‘Fallen 44’ families walk for justice

MANILA. Family and supporters hold some of the pictures of the 44 police commandos killed during a recent operation against Southeast Asia's top terrorist suspect Malaysian Zulkifli bin Hir, also known as Marwan, as they join a "Sympathy Walk" in Quezon City on Sunday, March 8, 2015. (AP)

MANILA -- Families of 44 Philippine National Police (PNP) Special Action Force (SAF) commandos who were killed in an anti-terror drive in Mamasapano, Maguindanao on January 25 repeated their call for justice, 44 days after the incident.

Erica Pabalinas, wife of Chief Inspector Ryan Pabalinas, said Sunday it is difficult for the bereaved families to understand "why and how is justice being unselfishly served and delivered to those who needed it."

She called on President Benigno Aquino III to make good on promise to find the perpetrators so that they can face cases in court.

“It has been 44 days and each day has not been easier. We wake up to the reality that 44 days since their deaths that we are not closer to knowing the truth behind their deaths,” Erica said in a speech at the Immaculate Heart of Mary Parish inside Claret School, Quezon City.

Pabalinas said that no amount of money can ease the pain of losing a husband and for seeing her children grow without a father to guide them.

“We want the government and our national leaders to know that we do not want blood money. We don’t want blood money for the deaths of our husbands. We families of the 44 men, seek one thing, for the truth and justice to be served,” she said.

Malacañang assured that whoever would be found liable in the bloody incident would be charged.

Presidential Communications Operations Office Secretary Herminio Coloma Jr. made the statement as the public awaits the result of the investigation conducted by the police Board of Inquiry into the January 25 operation to arrest bomb-making experts Zulkifli Bin Hir, alias Marwan, and Abdul Basit Usman.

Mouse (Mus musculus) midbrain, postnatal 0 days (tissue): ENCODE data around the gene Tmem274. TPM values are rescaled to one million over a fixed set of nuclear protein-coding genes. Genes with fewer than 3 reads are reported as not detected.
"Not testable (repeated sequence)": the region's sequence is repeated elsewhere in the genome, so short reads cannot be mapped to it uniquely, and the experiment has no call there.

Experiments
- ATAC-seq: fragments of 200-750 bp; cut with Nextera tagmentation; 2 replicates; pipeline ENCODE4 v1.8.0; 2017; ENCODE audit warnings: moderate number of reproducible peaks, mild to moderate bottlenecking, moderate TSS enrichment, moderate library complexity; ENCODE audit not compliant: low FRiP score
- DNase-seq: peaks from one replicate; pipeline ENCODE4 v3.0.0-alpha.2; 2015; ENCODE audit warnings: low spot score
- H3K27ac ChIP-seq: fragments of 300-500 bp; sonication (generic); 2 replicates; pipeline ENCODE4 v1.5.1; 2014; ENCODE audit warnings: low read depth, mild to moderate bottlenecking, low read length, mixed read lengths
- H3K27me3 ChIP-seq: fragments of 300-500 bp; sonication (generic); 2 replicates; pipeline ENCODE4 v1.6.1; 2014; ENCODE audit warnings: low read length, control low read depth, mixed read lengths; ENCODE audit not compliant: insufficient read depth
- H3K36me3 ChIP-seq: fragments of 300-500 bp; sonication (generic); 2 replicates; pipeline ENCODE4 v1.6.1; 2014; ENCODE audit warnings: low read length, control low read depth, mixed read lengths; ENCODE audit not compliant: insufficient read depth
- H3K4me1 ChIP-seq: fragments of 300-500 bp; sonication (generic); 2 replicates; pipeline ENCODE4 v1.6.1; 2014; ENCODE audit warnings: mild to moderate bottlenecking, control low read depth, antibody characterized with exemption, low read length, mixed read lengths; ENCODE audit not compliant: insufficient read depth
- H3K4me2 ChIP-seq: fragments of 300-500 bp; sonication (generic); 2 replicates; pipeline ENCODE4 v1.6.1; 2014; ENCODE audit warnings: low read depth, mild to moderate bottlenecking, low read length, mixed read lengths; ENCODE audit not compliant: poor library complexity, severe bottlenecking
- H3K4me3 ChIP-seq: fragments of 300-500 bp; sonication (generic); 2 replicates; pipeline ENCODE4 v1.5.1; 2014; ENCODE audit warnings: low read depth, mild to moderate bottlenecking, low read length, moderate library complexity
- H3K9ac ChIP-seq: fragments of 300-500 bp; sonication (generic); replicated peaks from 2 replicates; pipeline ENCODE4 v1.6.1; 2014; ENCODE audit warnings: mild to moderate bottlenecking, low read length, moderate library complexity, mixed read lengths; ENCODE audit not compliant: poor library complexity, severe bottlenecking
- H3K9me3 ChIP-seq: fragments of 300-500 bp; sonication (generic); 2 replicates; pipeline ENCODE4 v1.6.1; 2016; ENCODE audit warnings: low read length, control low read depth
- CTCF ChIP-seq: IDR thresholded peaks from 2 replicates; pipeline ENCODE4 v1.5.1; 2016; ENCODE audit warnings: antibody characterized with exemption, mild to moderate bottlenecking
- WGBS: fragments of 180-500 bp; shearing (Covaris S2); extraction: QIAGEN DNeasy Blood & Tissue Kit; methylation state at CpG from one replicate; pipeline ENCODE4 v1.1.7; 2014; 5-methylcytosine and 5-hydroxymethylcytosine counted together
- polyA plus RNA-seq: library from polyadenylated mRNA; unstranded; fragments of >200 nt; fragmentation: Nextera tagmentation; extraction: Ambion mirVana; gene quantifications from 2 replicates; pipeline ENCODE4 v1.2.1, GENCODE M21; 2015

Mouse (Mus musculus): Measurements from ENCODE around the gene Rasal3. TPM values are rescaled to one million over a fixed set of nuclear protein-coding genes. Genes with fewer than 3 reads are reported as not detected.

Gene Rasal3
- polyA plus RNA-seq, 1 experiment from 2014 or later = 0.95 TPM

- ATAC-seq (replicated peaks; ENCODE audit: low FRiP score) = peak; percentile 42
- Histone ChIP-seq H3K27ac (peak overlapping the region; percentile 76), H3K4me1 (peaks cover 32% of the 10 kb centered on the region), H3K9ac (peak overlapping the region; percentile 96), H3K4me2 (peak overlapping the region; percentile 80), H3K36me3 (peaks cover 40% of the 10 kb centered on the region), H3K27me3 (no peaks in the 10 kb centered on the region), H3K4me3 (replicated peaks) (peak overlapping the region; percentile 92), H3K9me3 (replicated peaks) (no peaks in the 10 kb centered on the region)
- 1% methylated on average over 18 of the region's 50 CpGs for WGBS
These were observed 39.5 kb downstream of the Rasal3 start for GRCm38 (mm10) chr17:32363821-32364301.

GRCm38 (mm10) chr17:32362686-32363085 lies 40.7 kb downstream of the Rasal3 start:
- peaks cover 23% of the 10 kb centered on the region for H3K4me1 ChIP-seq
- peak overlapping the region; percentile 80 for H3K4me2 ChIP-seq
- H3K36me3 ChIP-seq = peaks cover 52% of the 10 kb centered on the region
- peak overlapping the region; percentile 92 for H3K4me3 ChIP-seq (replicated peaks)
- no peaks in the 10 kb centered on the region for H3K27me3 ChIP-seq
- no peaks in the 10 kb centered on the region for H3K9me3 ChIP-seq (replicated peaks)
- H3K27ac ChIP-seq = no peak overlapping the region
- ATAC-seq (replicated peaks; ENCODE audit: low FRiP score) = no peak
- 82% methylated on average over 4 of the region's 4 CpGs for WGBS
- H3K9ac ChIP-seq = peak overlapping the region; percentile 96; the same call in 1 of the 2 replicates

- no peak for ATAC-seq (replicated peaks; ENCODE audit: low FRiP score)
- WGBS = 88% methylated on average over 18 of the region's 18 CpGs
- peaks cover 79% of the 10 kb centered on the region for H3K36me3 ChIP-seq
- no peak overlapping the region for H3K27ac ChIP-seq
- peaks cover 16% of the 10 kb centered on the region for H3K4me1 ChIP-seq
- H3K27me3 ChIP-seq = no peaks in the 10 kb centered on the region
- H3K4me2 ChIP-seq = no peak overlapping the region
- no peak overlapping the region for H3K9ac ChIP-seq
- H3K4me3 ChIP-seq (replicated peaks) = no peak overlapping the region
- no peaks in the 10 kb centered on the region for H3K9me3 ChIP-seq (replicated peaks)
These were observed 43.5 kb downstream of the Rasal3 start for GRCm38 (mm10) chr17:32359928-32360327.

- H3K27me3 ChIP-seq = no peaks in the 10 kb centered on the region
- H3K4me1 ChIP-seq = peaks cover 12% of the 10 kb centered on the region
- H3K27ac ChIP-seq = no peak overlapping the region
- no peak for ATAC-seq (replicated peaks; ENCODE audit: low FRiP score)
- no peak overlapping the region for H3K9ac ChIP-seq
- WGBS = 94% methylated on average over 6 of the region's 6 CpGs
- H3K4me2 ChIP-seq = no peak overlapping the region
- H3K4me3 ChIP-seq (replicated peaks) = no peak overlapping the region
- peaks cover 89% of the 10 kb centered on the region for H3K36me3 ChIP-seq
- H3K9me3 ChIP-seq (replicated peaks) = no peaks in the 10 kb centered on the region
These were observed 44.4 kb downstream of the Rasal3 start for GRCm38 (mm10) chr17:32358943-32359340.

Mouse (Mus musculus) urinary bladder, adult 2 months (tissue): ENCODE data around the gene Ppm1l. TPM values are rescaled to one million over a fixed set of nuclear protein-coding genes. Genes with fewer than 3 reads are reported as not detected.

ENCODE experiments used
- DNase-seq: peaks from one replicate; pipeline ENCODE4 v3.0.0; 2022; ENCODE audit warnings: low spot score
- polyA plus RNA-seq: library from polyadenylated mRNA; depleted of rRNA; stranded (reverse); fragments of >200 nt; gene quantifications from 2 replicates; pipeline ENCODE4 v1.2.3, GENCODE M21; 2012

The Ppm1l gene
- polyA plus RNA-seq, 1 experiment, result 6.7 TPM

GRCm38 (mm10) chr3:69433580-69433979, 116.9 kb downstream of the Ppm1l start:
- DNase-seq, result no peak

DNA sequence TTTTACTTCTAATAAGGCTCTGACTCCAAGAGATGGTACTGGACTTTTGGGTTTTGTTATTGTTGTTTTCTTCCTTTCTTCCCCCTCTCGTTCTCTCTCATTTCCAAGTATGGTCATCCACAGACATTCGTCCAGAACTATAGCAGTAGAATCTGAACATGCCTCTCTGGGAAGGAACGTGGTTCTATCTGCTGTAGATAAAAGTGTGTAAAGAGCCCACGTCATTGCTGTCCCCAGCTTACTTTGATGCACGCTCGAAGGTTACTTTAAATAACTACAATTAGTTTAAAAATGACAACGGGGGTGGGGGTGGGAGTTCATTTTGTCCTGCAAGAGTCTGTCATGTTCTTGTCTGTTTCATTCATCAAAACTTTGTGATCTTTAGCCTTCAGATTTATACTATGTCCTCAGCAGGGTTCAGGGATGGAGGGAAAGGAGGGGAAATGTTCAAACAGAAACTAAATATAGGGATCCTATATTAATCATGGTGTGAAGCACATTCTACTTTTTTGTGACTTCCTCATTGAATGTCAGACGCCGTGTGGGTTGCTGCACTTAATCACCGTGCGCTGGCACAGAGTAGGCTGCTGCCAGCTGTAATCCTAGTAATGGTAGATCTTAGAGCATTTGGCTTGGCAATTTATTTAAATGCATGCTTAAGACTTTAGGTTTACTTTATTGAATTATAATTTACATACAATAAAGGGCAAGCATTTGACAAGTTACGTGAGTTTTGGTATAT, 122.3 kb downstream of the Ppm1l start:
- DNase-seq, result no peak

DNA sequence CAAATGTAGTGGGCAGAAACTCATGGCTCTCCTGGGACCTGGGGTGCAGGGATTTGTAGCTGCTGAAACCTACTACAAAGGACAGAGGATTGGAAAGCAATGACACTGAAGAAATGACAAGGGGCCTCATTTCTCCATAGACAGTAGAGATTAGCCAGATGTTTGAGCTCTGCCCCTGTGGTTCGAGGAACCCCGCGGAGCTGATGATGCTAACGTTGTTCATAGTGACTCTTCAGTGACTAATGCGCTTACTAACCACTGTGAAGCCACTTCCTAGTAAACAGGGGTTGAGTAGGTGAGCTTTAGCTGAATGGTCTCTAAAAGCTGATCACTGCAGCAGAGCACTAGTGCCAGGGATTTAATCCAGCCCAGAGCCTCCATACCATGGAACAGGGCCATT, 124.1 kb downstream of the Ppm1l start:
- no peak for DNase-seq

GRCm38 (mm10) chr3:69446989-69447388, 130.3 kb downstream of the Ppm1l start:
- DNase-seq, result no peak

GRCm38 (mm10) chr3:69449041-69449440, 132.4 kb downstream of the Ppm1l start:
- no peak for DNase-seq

Marwan was killed in the raid but the operation cost the lives of 44 police commandos who battled combined forces of the Moro Islamic Liberation Front and Bangsamoro Islamic Freedom Fighters while retreating from the terrorist's hideout.

"Sisiguruhin po ng pamahalaan ‘yung paggawad ng ganap na katarungan, at ayon nga po sa ating sistemang sinusunod at tinataguyod, ang simbolo po ng katarungan sa ating bansa ay isang babaeng nakapiring. Kaya katulad ng iyong nabanggit, wala po itong kinikilala at walang sinisino, basta po kailangang lumitaw ang katotohanan at magawaran ng katarungan ang ating mga SAF 44 troopers," Coloma said in an interview with dzRB Radyo ng Bayan.

He said the findings of the BOI, expected to be received by Local Government Secretary Manuel Roxas II on Monday, would be made public and the MILF could also get a copy.

"Hindi naman kailangang humingi pa ng partikular na kopya ang mga grupo o indibidwal dahil isasapubliko po ito at ilalathala nang malawakan," Coloma said.

The Palace official said justice will be pursued with or without inputs from the MILF, which earlier said that only the executive summary of the result of its own investigation into the incident would be provided to the government.

Quoting Presidential Adviser on the Peace Process Teresita Deles, he said that it is the Philippine government, through the Department of Justice, which will do the case build up and pursue justice through Philippine courts based on its own finding.

Erica, together with the rest of the Pabalinas family, joined the march organized by the members of the PNP Academy.

Led by activist priest Father Robert Reyes, the first batch of marchers from Dasmariñas City, Cavite met with the second batch composed of families of slain SAF commandos in Camp Crame, Quezon City.

From the PNP headquarters, the groups walked toward Claret School to hear a mass to mark the 40th day of mourning for the killings.

The mass was supposed to be held at the Quezon Memorial Circle, a public park, but the Quezon City government recalled the permit the night before the activity.

Reyes questioned this decision in his homily, saying there is nothing wrong with "expressing anger as long as it does not compromise other individuals' safety." (SDR/Sunnex)
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